84 Charing Cross Road has been made into a movie and a stage play; I’ve not seen them but I’m interested to see how this book translates into another medium. I love how the book is promoted with the line “so begins a love affair”; this is a love affair with books. I managed to write this entire review without mentioning this is an epistolary book that I feel the need to mention my achievement. Highly recommend that you get your hands on both novels and reading them, especially if you are a lover of books.

The Sign of Four by Arthur Conan Doyle

Posted January 16, 2014 by Michael @ Knowledge Lost in Classic, Crime / 0 Comments

The Sign of Four by Arthur Conan DoyleTitle: The Sign of Four (Goodreads)
Author: Arthur Conan Doyle
Series: Sherlock Holmes #2
Published: Penguin, 1890
Pages: 152
Genres: Classic, Crime
My Copy: Paperback

Buy: AmazonBook DepositoryKindle (or visit your local Indie bookstore)

Mary Marston’s father disappeared and suddenly she has started receiving several large pearls. Now a mystery letter tells her she is a wronged woman, so she seeks out Sherlock Holmes to ask for help. This case leads Holmes down a path that involves the East India Company, India, the Indian Rebellion of 1857, a stolen treasure, and a secret pact among four convicts and two corrupt prison guards.

Scottish born Arthur Ignatius Conan Doyle was the third of ten siblings to Charles Altamont Doyle, an Irish artist who suffered from alcoholism, and Mary Foley, who was also Irish. In his youth he led a street gang called the Baker Street Irregulars. He then went on to be a medical student at Edinburgh University where he was mentored and influenced by Joseph Bell. Bell was a forensic surgeon and considered a pioneer in the field; he also was the inspiration for Sherlock Holmes.

The Sign of Four was written in 1890 but it was set in 1888 which is the same year as the Jack the Ripper murders. In fact by modern standards the distance between 221B Baker Street (the home of Sherlock Holmes) and the Whitechapel district is less than ten kilometres apart. The living conditions of the East End of London even before the Whitechapel Murders could be described as, in the words of Holmes in A Study of Scarlet “that great cesspool into which all the loungers and idlers of the Empire are irresistibly drained”. Naturally after the Ripper killings the public were in a panic; in comes the literary hero, here to fight crime, dispense justice and protect the streets of London, here is Sherlock Holmes.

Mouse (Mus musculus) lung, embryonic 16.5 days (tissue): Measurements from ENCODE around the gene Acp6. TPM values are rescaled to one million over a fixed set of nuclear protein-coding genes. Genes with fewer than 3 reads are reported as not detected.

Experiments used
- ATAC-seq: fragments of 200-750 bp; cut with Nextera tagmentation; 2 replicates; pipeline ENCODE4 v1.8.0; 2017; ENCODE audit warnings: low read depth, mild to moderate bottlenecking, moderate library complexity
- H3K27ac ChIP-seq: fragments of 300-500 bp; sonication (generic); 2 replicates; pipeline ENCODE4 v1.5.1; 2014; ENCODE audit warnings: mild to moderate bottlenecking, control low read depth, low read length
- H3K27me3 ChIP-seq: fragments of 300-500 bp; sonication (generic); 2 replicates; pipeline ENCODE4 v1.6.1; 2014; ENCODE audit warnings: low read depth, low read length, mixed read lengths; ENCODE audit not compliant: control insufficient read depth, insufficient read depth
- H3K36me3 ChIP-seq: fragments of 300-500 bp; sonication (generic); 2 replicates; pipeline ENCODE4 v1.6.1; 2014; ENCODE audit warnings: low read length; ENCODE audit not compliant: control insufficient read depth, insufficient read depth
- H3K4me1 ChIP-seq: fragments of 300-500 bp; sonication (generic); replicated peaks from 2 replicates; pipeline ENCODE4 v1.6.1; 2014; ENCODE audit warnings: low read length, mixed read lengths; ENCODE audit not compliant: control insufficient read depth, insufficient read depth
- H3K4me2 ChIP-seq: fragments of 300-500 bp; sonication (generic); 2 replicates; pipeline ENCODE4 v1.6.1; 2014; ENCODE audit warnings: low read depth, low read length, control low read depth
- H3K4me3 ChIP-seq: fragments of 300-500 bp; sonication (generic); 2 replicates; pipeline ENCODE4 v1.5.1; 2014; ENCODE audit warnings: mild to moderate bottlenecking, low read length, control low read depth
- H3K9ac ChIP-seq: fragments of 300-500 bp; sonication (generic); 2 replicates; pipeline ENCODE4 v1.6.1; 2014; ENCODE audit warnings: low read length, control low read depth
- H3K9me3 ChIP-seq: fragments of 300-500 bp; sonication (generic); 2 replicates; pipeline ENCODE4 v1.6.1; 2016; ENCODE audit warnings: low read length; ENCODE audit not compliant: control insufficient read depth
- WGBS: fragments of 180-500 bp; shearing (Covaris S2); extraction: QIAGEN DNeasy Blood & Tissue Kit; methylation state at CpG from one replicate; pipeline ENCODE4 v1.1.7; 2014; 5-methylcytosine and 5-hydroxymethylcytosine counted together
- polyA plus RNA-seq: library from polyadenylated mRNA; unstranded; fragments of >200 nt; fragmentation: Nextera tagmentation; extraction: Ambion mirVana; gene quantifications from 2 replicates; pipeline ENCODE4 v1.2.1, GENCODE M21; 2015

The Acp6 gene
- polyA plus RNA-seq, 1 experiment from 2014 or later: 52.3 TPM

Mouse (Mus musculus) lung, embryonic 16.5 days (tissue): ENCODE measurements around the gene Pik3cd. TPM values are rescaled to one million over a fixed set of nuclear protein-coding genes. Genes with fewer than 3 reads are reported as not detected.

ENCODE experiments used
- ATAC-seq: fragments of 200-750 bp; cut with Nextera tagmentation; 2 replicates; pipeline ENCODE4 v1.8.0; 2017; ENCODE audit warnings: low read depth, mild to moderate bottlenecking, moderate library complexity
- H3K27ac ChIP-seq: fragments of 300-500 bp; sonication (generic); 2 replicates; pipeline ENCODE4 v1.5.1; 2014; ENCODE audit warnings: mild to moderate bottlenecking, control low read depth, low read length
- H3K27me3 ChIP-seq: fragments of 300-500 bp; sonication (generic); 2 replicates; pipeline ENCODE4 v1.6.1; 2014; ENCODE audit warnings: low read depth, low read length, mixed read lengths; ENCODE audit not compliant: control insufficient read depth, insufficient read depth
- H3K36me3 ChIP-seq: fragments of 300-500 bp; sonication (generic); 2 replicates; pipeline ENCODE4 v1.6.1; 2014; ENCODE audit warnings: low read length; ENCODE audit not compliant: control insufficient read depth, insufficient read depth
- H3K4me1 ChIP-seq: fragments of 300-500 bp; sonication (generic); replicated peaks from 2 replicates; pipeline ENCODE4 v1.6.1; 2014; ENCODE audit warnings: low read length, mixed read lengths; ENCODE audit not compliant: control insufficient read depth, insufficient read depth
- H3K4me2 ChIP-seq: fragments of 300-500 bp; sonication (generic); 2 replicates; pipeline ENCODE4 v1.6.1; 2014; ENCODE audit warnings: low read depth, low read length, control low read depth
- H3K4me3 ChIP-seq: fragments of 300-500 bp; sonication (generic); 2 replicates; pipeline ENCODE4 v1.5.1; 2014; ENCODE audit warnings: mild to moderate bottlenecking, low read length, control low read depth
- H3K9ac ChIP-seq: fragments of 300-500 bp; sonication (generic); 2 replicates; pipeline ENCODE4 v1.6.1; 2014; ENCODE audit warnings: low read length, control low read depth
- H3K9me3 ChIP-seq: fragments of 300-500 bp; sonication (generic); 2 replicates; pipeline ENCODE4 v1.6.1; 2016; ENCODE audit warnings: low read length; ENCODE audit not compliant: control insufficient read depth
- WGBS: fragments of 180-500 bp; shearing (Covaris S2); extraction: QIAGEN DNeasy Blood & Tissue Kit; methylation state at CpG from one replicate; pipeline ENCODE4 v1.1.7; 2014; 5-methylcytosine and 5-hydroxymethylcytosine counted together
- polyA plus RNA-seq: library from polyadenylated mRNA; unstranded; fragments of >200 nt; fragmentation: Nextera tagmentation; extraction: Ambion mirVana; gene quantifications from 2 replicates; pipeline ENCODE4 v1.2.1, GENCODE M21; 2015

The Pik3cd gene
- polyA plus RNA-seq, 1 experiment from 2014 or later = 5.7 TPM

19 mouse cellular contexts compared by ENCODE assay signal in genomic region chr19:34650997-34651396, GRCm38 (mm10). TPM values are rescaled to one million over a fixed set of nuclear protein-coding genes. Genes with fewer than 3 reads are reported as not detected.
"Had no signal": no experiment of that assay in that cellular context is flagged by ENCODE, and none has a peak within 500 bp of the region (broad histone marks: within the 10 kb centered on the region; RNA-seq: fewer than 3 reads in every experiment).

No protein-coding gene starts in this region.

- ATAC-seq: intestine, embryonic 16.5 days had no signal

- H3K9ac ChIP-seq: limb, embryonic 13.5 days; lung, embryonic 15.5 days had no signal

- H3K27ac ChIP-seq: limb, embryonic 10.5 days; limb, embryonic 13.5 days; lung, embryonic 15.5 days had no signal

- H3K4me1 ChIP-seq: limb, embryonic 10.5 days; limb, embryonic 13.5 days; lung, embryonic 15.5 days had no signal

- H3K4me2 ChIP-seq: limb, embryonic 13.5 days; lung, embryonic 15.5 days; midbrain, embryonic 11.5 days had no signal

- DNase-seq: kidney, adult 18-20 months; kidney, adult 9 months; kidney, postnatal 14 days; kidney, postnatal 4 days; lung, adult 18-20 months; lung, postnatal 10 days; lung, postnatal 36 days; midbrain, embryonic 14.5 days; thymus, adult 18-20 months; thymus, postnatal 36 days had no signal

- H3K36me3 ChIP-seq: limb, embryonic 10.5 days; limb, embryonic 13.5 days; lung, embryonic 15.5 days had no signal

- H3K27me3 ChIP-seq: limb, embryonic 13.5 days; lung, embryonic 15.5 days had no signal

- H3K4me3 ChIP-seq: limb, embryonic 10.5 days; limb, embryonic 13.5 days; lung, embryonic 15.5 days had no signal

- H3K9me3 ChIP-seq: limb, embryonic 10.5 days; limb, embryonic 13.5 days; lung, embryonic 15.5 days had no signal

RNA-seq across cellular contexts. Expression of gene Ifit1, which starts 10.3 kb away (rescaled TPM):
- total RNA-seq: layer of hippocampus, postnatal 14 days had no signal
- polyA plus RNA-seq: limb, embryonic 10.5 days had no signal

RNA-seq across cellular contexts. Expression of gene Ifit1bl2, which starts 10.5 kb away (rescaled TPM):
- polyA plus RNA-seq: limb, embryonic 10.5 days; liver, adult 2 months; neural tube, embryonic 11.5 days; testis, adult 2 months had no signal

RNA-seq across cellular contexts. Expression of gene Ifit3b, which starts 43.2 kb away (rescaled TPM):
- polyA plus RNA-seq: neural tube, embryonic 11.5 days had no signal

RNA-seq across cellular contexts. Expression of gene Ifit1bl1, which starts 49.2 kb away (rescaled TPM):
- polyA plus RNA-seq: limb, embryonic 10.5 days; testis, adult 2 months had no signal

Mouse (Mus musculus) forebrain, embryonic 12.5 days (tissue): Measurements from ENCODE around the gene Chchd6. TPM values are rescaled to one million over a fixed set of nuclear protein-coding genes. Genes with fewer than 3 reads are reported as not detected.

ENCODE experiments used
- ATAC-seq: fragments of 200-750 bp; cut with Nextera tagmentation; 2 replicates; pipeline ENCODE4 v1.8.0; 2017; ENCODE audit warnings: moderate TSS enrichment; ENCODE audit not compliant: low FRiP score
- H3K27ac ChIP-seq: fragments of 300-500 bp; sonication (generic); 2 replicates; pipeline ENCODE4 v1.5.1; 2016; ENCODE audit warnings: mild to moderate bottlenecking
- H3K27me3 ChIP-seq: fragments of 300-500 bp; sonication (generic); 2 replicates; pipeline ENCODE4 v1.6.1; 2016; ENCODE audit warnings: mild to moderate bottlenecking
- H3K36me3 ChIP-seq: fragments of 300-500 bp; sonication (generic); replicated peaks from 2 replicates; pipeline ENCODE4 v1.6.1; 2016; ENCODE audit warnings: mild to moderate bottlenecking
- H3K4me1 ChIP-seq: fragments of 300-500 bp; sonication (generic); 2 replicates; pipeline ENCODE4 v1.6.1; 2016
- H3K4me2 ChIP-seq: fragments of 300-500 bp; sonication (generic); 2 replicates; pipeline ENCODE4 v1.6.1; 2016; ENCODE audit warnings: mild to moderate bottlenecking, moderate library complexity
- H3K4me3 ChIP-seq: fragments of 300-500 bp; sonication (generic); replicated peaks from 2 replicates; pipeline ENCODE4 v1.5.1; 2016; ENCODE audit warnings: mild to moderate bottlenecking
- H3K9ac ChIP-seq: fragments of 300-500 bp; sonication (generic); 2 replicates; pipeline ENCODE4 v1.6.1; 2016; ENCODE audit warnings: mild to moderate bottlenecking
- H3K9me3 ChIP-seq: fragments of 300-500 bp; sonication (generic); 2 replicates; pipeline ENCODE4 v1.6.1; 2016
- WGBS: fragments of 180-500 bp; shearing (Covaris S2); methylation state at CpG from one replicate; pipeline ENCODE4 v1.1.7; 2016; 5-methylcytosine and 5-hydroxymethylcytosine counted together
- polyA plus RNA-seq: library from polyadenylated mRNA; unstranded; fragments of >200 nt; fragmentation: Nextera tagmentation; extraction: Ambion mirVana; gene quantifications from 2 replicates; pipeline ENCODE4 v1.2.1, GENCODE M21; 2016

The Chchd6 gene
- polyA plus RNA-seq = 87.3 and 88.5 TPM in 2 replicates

It is important to note that historical context didn’t start or stop with the Ripper murders. In order to understand The Sign of Four better, the events of the Indian Rebellion of 1857 must also be taken into account. The four convicts in the title are connected to this to uprising. There is no single reason for the rebellion unless you consider colonialism as the cause. It was a mix of economic, political, social and much more that caused, in the terms of the British, ‘the mutiny’. Without going into too much detail about the rebellion, imperialism or even the use of the word ‘savages’, it is important to understand the basis and mindset of the time to analyse the text fully.

While The Sign of Four is a book that reflects the ideals of the late nineteenth century, some ideas, like justice are still relevant. The Indian Rebellion may no longer be considered mutiny or a crime; the way justice was dispensed in the end still remains a satisfactory resolution for the readers. It is still fair to say that the idea of being a hero to women and sexual justice is very real in the modern world. Conan Doyle highlighted the prejudice between both sexes but this stereotype remains very relevant in current times. The principle of moral rightness; equity is still an issue today.

There was a lot I got out of this novel, especially when it comes to justice, sexual equality and historical context. I was surprised with the start of this novel; the cocaine use from Sherlock was a little shocking. I knew there were references in this novel but I didn’t expect what I read. The whole idea of dulling his mind when he is not solving a mystery is an interesting one. Not really justifiable but the excuse got me thinking about his passion and how people manage when they are not doing what they enjoy.

I’m not sure if it was because I was studying this novel but this was the first Sherlock Holmes novel I’ve read where everything clicks and the symbolism and motifs hit me. I feel like I need to reread the other Holmes novels and see what I’ve missed. This book will have a special place in my heart now; the book that opened my eyes to Sir Arthur Conan Doyle’s brilliance. Am I weird for loving books that teach me? Most people read for enjoyment, but I feel more satisfied when I’ve discovered something about a book and the world.